These smaller starch granules resist breaking down during normal germination and brewing processes. They only succumb to breakdown through heat, but if this heat surpasses the denaturation temperature of beta-amylase (65°C), the starch from these granule cannot be converted into maltose. If the temperature falls below the denaturation temperature of alpha-amylase (max 75-78°C), the starch can still be broken down into glucose (with extensive action) and other sugars, fermentable or not.

In your brewery these issues might manifest themselves in slower lautering times, filtration problems and poorer efficiencies. Also under attenuated or hazy final beer is a telltale sign that there is residual unfermented starch remaining. The iodine test will confirm this by still being positive for starch.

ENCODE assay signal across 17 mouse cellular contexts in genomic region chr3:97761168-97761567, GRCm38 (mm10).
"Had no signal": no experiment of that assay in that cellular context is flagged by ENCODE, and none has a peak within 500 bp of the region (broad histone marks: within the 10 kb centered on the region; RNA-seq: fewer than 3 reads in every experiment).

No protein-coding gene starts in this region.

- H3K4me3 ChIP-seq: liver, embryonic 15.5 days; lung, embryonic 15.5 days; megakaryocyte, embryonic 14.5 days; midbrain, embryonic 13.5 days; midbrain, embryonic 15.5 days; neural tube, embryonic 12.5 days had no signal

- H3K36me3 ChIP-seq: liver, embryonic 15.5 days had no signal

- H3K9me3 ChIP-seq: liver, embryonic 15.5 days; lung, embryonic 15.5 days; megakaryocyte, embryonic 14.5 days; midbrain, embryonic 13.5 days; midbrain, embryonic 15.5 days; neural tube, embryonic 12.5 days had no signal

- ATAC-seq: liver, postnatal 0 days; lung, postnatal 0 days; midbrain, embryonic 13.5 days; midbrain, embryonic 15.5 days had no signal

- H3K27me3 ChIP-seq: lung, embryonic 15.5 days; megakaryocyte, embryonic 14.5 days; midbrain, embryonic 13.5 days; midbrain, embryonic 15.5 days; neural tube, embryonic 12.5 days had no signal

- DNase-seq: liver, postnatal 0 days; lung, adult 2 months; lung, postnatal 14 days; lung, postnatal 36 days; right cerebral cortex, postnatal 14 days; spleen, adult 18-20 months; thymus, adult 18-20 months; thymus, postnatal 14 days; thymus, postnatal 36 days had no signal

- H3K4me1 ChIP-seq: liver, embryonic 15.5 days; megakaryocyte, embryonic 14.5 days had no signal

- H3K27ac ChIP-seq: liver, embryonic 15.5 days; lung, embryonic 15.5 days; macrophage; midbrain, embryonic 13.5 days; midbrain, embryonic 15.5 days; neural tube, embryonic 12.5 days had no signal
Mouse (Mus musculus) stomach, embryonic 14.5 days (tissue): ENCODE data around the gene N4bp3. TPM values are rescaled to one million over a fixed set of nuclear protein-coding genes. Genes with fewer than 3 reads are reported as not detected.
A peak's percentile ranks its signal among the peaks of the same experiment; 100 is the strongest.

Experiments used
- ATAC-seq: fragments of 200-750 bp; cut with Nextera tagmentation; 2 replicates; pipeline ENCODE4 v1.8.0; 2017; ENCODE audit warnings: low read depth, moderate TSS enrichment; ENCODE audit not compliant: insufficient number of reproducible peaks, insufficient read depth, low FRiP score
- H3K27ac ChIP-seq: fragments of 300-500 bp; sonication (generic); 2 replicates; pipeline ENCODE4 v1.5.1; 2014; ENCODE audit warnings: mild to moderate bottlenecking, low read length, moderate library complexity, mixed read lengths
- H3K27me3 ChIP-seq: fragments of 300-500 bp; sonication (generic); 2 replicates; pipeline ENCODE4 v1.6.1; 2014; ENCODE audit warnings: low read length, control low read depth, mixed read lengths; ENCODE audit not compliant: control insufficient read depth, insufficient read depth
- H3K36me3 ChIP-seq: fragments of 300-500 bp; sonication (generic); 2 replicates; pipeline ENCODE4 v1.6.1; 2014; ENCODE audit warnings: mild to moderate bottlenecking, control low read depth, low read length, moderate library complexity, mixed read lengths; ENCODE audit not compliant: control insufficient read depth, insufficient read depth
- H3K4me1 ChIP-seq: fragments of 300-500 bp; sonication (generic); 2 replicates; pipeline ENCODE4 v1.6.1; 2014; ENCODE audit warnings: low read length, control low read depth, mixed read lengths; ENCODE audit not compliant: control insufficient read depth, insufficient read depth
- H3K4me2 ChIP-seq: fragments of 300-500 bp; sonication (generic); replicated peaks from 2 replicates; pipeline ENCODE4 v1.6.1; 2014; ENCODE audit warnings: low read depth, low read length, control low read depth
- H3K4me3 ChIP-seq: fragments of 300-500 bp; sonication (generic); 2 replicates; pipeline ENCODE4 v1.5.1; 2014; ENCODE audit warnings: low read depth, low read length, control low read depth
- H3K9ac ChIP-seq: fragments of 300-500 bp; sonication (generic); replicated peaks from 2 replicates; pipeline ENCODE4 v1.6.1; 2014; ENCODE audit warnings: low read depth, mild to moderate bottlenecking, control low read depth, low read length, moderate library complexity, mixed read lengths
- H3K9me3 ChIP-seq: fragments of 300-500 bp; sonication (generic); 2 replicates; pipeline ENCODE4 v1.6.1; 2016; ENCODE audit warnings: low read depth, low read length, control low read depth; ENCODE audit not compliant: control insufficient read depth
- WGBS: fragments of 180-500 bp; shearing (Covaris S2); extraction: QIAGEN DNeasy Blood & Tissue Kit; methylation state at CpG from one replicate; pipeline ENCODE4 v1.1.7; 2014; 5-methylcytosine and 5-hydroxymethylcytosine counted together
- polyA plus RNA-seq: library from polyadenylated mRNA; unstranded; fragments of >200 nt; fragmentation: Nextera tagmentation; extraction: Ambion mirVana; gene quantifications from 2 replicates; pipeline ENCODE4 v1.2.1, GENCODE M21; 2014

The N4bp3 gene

Understanding the Trends: In light of these challenges, it’s crucial to adapt to the trends in the brewing world. One prevalent method is the use of enzymes like Ultraflow Max from Novozymes. This enzyme, containing beta-glucanase and xylanase, breaks down residual beta-glucans and especially arabino-xylan and is more temperature resistant. This latter compound often causes filtration difficulties. However, caution is advised, as enzymes have different origins (fungi, bacteria) and optimal (higher) temperatures, impacting the brewing process. Excessive use may result in a loss of residual extract, affecting the fullness of the beer’s flavor.

Brewing beerPractical Tips: